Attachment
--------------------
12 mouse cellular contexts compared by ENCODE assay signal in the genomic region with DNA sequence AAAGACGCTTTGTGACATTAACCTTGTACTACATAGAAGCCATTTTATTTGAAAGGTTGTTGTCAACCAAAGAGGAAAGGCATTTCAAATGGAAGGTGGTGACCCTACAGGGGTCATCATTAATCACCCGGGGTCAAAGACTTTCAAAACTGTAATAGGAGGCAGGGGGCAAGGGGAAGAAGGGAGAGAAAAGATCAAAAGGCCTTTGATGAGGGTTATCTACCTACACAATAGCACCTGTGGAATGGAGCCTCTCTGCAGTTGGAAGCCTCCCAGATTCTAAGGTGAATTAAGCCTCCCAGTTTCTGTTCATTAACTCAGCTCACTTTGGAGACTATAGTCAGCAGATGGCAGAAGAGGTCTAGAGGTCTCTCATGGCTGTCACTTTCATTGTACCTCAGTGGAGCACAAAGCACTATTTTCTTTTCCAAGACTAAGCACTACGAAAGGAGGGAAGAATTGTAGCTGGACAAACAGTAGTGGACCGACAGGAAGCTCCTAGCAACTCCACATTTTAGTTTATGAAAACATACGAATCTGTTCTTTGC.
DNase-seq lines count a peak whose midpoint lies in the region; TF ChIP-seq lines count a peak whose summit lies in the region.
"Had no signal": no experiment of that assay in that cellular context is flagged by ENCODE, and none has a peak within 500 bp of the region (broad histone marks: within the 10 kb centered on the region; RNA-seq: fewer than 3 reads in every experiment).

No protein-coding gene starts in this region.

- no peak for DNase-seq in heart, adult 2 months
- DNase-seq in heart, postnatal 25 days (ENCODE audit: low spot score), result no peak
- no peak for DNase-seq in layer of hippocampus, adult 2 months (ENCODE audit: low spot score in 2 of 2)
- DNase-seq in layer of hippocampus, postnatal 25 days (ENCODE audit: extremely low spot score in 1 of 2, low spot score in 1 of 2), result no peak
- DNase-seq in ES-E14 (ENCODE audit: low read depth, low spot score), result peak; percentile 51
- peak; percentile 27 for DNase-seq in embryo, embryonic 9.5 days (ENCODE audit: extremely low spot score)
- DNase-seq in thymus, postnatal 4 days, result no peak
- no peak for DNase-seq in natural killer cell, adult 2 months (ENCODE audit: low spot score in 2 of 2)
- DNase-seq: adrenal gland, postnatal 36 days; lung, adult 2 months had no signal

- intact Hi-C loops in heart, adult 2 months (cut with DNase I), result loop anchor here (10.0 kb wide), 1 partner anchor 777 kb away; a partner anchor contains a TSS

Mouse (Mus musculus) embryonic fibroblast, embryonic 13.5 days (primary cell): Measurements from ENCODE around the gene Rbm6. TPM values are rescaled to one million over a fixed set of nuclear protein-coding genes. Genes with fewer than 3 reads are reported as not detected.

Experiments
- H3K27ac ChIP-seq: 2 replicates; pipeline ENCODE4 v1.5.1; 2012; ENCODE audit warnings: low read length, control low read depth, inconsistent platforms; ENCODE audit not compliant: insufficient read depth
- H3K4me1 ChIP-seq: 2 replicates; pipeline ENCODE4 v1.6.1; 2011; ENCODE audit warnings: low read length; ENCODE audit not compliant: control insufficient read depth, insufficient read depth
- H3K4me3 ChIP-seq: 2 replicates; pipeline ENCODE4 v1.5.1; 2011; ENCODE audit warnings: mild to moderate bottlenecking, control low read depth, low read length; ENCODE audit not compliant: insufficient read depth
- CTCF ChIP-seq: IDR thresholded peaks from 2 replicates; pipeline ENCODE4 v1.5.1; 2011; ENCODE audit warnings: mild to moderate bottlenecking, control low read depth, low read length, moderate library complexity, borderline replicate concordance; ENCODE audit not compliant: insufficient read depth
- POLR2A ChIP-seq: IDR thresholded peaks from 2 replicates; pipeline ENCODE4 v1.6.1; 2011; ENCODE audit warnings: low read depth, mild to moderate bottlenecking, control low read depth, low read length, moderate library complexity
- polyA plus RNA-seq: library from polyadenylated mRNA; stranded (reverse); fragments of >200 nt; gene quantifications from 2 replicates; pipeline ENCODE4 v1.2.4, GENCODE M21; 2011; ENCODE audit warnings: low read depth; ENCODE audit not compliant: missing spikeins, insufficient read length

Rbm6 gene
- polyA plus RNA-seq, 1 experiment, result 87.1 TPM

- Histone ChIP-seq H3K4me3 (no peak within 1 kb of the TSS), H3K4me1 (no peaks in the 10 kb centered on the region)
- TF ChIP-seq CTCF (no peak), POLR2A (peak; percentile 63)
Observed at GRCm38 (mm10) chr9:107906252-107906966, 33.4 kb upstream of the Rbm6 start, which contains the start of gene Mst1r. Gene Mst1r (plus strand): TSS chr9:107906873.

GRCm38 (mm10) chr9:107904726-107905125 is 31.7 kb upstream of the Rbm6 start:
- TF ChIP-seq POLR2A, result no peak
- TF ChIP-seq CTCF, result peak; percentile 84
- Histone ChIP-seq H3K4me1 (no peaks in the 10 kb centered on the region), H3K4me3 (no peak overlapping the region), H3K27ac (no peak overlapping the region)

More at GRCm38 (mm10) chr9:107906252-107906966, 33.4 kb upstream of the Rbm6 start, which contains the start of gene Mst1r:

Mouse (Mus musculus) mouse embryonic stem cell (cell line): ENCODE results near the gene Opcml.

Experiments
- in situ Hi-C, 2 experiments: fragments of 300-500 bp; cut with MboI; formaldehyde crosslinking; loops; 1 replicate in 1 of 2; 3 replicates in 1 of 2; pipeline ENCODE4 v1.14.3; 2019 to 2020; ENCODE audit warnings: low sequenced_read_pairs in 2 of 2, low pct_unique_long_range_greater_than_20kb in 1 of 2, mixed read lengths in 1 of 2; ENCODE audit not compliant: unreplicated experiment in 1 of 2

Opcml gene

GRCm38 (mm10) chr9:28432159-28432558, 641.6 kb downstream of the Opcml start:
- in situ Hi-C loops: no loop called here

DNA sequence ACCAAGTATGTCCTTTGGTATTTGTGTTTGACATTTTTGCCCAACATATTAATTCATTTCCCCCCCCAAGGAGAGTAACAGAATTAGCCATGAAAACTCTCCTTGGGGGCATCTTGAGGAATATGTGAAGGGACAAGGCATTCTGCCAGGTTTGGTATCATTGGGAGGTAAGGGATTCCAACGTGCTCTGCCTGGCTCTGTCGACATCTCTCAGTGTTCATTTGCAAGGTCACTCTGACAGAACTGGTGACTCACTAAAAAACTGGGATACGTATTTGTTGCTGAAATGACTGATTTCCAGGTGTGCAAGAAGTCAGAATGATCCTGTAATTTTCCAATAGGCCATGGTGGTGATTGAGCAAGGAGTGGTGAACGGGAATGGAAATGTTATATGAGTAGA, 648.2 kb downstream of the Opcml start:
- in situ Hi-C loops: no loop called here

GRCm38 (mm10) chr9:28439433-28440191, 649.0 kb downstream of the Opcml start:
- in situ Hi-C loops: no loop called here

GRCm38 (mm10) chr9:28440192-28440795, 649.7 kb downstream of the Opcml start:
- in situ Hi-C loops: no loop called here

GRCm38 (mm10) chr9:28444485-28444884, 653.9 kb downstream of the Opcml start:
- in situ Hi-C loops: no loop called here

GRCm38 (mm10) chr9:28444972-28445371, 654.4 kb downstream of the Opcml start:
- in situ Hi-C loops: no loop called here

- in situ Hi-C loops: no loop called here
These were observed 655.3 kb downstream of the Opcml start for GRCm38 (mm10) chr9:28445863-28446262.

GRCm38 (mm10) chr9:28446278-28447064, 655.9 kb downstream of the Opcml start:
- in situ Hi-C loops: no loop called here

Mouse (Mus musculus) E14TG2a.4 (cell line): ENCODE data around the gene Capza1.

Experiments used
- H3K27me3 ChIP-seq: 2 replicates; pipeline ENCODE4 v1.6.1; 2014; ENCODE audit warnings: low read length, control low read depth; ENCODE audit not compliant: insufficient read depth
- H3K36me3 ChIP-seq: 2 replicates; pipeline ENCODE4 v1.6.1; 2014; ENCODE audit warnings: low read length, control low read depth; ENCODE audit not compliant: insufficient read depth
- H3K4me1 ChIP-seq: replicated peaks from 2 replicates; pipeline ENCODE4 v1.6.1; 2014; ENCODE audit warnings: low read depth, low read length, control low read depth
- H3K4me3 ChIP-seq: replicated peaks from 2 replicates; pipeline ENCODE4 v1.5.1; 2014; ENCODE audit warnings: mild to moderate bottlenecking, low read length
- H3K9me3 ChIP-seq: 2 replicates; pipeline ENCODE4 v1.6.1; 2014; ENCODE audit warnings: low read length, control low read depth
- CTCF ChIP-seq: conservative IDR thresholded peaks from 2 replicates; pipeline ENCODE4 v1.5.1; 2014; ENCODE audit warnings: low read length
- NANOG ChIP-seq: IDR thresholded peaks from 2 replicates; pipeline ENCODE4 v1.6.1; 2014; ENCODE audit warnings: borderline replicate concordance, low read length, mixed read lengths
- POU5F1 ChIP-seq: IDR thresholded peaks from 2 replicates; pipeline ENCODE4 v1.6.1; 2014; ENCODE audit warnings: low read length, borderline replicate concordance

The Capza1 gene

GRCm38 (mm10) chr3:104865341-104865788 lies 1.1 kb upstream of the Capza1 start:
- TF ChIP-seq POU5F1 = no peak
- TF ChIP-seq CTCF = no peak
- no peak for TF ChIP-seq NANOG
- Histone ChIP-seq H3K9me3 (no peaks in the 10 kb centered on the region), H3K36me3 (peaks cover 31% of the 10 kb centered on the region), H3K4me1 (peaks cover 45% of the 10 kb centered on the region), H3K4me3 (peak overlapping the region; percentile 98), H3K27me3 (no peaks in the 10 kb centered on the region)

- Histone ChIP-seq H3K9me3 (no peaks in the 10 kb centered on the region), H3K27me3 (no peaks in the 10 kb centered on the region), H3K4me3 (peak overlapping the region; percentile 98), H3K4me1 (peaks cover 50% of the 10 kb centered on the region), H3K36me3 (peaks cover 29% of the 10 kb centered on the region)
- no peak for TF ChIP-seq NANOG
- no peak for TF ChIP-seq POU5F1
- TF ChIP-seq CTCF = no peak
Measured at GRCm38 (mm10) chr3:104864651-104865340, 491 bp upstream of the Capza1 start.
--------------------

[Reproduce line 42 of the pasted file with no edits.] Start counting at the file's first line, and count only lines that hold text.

- in situ Hi-C loops: no loop called here